Notice that this expression gives us the velocity at any general time t. It tells us that vx is increasing linearly in time. It is then a straightforward matter to find the velocity at some specific time from the expression vx 6t by substituting the value of the time. For example, at t 3.0 s, the velocity is vx 6(3) 18 m/s. Again, this answer can be checked from the slope at t 3.0 s (the green line in Fig. 2.4). We can also find vx by taking the first derivative of x with respect to time, as in Equation 2.3. In this example, x 3t 2, and we see that vx dx/dt 6t, in agreement with our result from taking the limit explicitly.

xAB xf xi 4(1) 2(1)2 [ 4(0) 2(0)2] 2 m

Slope = 4 m/s

x 6t t

4

(Example 2.4) Position – time graph for a particle having an x coordinate that varies in time according to x 4t 2t 2.

x BD xf xi 4(3) 2(3)2 [ 4(1) 2(1)2] 8m These displacements can also be read directly from the position – time graph (see Fig. 2.5). B Calculate the average velocity in the time intervals t 0 to t 1 s and t 1 s to t 3 s.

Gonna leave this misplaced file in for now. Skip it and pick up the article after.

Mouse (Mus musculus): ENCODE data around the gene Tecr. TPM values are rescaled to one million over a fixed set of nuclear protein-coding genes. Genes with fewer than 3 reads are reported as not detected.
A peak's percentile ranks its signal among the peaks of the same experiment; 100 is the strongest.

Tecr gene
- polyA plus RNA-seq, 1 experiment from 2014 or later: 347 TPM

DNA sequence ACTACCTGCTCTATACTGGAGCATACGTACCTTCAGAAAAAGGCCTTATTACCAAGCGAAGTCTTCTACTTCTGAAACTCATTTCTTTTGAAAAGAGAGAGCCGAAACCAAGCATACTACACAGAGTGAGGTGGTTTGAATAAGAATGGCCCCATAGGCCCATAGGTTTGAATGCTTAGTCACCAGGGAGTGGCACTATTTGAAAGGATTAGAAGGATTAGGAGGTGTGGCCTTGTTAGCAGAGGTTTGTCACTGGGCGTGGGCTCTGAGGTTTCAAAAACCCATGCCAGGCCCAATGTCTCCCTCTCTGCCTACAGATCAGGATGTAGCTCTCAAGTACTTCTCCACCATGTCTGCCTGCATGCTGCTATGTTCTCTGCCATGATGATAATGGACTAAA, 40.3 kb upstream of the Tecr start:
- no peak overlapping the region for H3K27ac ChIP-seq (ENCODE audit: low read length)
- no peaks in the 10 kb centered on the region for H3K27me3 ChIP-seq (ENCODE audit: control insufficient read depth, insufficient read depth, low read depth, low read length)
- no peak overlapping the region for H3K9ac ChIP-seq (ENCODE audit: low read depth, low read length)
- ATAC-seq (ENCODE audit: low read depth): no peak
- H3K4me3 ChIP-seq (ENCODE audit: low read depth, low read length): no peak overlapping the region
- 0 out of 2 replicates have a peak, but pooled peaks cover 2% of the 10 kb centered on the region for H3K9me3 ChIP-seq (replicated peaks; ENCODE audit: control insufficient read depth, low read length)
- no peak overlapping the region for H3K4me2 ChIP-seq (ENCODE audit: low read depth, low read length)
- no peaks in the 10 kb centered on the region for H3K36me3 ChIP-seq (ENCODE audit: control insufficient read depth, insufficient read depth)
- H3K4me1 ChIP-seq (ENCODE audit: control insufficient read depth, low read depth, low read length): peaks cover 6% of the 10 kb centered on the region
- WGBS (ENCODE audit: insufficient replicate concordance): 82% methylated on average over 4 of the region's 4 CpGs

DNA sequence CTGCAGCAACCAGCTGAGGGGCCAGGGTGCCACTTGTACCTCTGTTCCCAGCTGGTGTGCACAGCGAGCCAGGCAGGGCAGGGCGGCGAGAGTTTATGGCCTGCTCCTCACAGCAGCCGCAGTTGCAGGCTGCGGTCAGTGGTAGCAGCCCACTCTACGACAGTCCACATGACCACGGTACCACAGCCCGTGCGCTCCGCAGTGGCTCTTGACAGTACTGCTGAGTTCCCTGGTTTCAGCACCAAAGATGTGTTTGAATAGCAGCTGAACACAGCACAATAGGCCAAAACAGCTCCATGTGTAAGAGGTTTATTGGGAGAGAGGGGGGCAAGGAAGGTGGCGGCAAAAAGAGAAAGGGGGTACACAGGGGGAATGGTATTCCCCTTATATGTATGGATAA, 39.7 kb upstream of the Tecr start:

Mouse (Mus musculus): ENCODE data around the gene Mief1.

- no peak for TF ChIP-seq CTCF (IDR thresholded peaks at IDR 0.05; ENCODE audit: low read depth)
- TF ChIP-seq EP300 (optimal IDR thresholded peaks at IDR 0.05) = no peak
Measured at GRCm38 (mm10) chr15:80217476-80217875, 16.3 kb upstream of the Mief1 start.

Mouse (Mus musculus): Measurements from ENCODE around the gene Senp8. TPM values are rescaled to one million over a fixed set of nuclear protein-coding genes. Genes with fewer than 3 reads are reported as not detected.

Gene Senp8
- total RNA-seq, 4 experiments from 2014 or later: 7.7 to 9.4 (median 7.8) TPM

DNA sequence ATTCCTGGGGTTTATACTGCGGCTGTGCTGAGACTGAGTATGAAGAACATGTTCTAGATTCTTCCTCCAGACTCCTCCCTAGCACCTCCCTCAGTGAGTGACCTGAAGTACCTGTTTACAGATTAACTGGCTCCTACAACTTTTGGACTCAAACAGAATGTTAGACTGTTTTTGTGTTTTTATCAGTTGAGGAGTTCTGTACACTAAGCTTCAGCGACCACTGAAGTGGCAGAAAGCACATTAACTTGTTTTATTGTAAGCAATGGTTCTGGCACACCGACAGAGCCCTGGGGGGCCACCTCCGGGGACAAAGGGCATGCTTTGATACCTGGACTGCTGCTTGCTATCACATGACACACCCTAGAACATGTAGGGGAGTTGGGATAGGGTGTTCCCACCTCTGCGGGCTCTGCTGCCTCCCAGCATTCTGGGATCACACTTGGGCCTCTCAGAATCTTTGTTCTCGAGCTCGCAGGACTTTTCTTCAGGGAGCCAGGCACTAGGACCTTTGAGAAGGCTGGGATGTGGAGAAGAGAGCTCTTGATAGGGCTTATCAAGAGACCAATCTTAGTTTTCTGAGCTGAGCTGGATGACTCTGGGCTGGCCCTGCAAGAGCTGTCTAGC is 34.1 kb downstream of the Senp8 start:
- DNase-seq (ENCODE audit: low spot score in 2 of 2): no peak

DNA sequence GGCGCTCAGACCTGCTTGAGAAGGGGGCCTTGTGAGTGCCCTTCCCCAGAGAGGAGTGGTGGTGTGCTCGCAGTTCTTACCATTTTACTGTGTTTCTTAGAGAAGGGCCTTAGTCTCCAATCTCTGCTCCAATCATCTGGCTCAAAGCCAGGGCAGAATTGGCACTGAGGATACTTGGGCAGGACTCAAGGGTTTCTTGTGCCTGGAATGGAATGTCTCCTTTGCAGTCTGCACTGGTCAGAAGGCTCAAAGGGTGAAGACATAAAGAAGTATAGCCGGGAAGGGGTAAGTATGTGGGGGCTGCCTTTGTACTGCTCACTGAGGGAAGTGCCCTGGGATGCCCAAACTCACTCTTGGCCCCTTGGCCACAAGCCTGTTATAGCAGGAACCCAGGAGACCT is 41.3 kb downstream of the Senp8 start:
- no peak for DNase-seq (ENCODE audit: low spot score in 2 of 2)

ANALYSIS MODELS—THE PARTICLE UNDER CONSTANT VELOCITY ❚

Solution In the first time interval, t tf ti 1 s. Therefore, using Equation 2.2 and the result from part A gives vx, avg

xAB 2 m 2 m/s t 1s

Likewise, in the second time interval, t 2 s; therefore, x BD 8m vx, avg 4 m/s t 2s These values agree with the slopes of the lines joining these points in Figure 2.5.

45

Solution We can find the instantaneous velocity at any time t by taking the first derivative of x with respect to t: vx

dx d ( 4t 2t 2) 4 4t dt dt